S. Arabia, US agree to huge arms deal during Trump visit

Published May 21, 2017
Riyadh: Saudi King Salman bin Abdulaziz Al Saud smiles approvingly as US President Donald Trump joins in a traditional sword dance welcome ceremony ahead of a banquet at Al Murabba Palace on Saturday.—Reuters
Riyadh: Saudi King Salman bin Abdulaziz Al Saud smiles approvingly as US President Donald Trump joins in a traditional sword dance welcome ceremony ahead of a banquet at Al Murabba Palace on Saturday.—Reuters

RIYADH: The White House announced a huge arms deal with Saudi Arabia on Saturday as President Donald Trump took his first steps on the world stage, looking to leave mounting troubles behind at home.

The $110 billion deal for Saudi purchases of US defence equipment and services came at the start of an eight-day foreign tour that will take Trump also to Jerusalem, the Vatican and meetings with leaders in Europe.

Saudi Foreign Minister Adel al-Jubeir said deals worth in excess of $380bn had been signed on Saturday.

“That was a tremendous day. Tremendous investments in the United States,” Trump said at talks with Saudi King Salman.

“Hundreds of billions of dollars of investments into the United States and jobs, jobs, jobs.”

The US president was given a warm welcome in the oil-rich kingdom — a mood in sharp contrast to Washington where pressure is building after fresh claims over his team’s alleged links to Moscow.

Air Force One had barely taken off when it was announced late on Friday that James Comey, the former FBI chief fired by Trump, had agreed to testify publicly about Russian interference in the US elections.

Warm welcome

The president and first lady Melania Trump were greeted by King Salman as they disembarked at King Khalid International Airport in Riyadh in the morning. Trump and his wife, who dressed conservatively in black but did not cover her hair as Saudi women are required to do, walked side-by-side to the tarmac where they both shook hands with the 81-year-old king.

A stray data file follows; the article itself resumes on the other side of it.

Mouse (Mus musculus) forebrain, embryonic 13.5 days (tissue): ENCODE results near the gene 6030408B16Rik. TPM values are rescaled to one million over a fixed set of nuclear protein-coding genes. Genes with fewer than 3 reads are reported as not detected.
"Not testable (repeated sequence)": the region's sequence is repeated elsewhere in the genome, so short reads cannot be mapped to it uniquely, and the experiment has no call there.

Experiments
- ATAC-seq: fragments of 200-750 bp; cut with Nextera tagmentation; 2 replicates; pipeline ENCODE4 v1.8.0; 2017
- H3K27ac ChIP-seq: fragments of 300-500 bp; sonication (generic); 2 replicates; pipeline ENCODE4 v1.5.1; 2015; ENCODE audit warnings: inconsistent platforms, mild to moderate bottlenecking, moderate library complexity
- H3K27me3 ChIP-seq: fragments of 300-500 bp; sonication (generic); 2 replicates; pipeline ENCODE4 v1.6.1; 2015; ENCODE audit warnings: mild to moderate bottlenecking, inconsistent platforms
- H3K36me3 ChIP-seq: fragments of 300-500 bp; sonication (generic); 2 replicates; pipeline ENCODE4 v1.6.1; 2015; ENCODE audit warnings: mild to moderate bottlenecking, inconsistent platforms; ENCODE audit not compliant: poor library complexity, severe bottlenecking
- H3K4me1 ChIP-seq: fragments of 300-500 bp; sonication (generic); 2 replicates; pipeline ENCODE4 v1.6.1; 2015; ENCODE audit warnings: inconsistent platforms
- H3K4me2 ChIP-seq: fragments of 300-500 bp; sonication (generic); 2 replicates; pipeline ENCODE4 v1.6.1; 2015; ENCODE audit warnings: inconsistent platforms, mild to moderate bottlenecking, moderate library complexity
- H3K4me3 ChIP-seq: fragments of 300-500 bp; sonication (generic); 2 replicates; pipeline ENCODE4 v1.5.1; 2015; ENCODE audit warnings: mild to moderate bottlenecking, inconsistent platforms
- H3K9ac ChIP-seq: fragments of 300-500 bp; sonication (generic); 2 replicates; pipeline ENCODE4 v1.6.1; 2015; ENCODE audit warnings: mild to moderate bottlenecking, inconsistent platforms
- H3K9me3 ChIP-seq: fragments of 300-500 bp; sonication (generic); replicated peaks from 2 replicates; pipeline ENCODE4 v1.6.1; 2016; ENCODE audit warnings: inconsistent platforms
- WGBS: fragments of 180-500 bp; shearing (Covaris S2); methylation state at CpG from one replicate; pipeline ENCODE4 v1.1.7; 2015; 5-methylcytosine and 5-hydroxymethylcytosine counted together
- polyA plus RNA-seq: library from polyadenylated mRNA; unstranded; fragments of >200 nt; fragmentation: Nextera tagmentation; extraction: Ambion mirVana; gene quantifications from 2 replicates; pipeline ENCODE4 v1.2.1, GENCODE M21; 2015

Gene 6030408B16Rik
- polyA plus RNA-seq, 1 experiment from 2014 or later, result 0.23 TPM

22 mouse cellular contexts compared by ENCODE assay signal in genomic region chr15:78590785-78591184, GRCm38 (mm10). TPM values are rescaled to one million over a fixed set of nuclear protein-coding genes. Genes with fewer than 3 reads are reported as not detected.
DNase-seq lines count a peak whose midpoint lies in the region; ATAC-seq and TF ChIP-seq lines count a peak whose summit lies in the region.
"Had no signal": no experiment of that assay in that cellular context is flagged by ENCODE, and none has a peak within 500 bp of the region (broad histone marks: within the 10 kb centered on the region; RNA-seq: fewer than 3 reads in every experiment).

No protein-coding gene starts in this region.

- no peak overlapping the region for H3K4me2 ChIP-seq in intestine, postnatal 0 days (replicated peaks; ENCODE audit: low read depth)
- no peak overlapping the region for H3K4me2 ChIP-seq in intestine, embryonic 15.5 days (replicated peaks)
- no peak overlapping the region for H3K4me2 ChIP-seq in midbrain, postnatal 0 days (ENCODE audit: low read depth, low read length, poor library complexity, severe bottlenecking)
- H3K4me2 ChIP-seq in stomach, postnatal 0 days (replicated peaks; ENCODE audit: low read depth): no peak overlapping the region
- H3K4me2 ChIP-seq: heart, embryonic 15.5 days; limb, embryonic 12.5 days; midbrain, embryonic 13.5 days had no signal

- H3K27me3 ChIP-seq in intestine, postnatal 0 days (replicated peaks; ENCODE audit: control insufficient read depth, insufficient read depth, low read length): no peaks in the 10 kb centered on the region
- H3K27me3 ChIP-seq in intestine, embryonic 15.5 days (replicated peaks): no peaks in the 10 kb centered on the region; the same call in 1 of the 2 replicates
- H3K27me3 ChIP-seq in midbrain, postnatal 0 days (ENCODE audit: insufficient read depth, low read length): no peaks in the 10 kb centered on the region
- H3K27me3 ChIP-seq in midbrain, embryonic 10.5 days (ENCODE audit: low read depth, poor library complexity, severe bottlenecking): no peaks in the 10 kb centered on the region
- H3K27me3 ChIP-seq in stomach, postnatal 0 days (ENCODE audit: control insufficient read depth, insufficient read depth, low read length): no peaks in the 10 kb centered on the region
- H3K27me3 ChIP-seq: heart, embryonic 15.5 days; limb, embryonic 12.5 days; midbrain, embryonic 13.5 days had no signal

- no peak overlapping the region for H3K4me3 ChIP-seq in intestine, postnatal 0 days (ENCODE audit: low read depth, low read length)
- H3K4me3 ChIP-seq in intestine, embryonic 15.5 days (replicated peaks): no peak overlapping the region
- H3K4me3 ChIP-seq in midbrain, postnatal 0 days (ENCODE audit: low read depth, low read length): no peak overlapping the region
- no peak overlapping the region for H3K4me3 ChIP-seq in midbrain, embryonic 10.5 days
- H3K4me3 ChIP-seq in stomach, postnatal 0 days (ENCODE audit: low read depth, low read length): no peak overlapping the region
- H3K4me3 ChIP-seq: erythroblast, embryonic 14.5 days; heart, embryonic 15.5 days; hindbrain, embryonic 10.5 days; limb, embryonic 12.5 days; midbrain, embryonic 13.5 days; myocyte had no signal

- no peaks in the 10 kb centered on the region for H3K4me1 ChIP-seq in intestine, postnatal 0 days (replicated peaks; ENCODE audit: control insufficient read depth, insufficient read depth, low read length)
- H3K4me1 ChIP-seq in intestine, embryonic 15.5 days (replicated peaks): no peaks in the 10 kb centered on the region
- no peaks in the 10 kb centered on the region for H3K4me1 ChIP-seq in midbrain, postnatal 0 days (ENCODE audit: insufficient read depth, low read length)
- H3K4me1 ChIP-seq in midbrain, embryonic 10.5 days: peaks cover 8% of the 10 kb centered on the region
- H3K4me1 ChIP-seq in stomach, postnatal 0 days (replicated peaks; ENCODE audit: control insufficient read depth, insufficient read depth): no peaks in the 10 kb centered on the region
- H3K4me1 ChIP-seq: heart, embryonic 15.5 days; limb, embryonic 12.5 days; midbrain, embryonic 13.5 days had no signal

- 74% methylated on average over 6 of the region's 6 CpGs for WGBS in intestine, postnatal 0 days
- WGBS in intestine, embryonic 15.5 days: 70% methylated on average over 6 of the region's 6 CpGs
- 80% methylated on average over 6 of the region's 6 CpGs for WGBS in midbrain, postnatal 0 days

It was a more favourable welcome than had been granted last year to Trump’s predecessor, Barack Obama, who was seen in the Arab kingdom as soft on Iran and hesitant on Syria.

Trump and King Salman seemed at ease with each other, chatting through an interpreter. At the royal al-Yamama palace, the king draped around Trump’s neck the King Abdulaziz medal, the country’s top civilian honour.

The king was overheard lamenting the Syrian war to Trump. “Syria too used to be one of the most advanced countries. We used to get our professors from Syria.... Unfortunately, they too brought destruction to their own country. You can destroy a country in mere seconds, but it takes a lot of effort,” he said.

Trump’s response could not be heard.

Meanwhile, White House spokesman Sean Spicer hailed the defence agreement with Riyadh as the “largest single arms deal in US history”.

“This package of defence equipment and services support the long-term security of Saudi Arabia and the Gulf region in the face of Iranian threats,” a White House official said.

Trump would give a speech on Islam to leaders of Muslim countries on Sunday.

For Riyadh the visit is an opportunity to rebuild ties with a key ally, strained under Trump’s predecessor Barack Obama who Arab Gulf states suspected of a tilt towards their regional rival Iran.

Speech to Muslim leaders

Sunday’s speech to dozens of Muslim leaders has been touted as a major event — along the lines of a landmark address to the Islamic world given by Obama in Cairo in 2009.

The speech will be particularly sensitive given tensions sparked by the Trump administration’s attempted travel ban targeting several Muslim-majority nations and accusations of anti-Islam rhetoric on the campaign trail.

While most US presidents make their first foreign trip to neighbouring Canada or Mexico, 70-year-old Trump has opted instead for the Middle East and Europe.

He travels to Israel and the Palestinian Territories on Monday and Tuesday, and then to the Vatican and to Brussels and Italy for Nato and G7 meetings.

Published in Dawn, May 21st, 2017


Misplaced anger at poor show
24 Jan 2021

Misplaced anger at poor show

In the UK, when a party is elected to office after being in the opposition, its leader takes over as prime minister seamlessly.


Updated 24 Jan 2021

Delayed olive branch

THE PTI government has finally mustered up sufficient political prudence to extend an olive branch to the opposition...
24 Jan 2021

Bureaucracy reform

WHILE the intention behind the endeavour may be lauded, the civil service reform package unveiled by the government...
24 Jan 2021

Minority rights

ON Thursday, the United Nations General Assembly adopted a resolution to safeguard religious sites around the world,...
23 Jan 2021

Power price hike

ALREADY struggling to cope with the impact of the Covid-19 pandemic and rising food prices, consumers received yet...
Updated 23 Jan 2021

Israeli land grab

WITH the chapter now closed on the Trump presidency, the eyes of many in the international community — ...
23 Jan 2021

New PhD policy

EARLIER in the week, the HEC chairman announced several changes for undergraduate and PhD degrees in the country....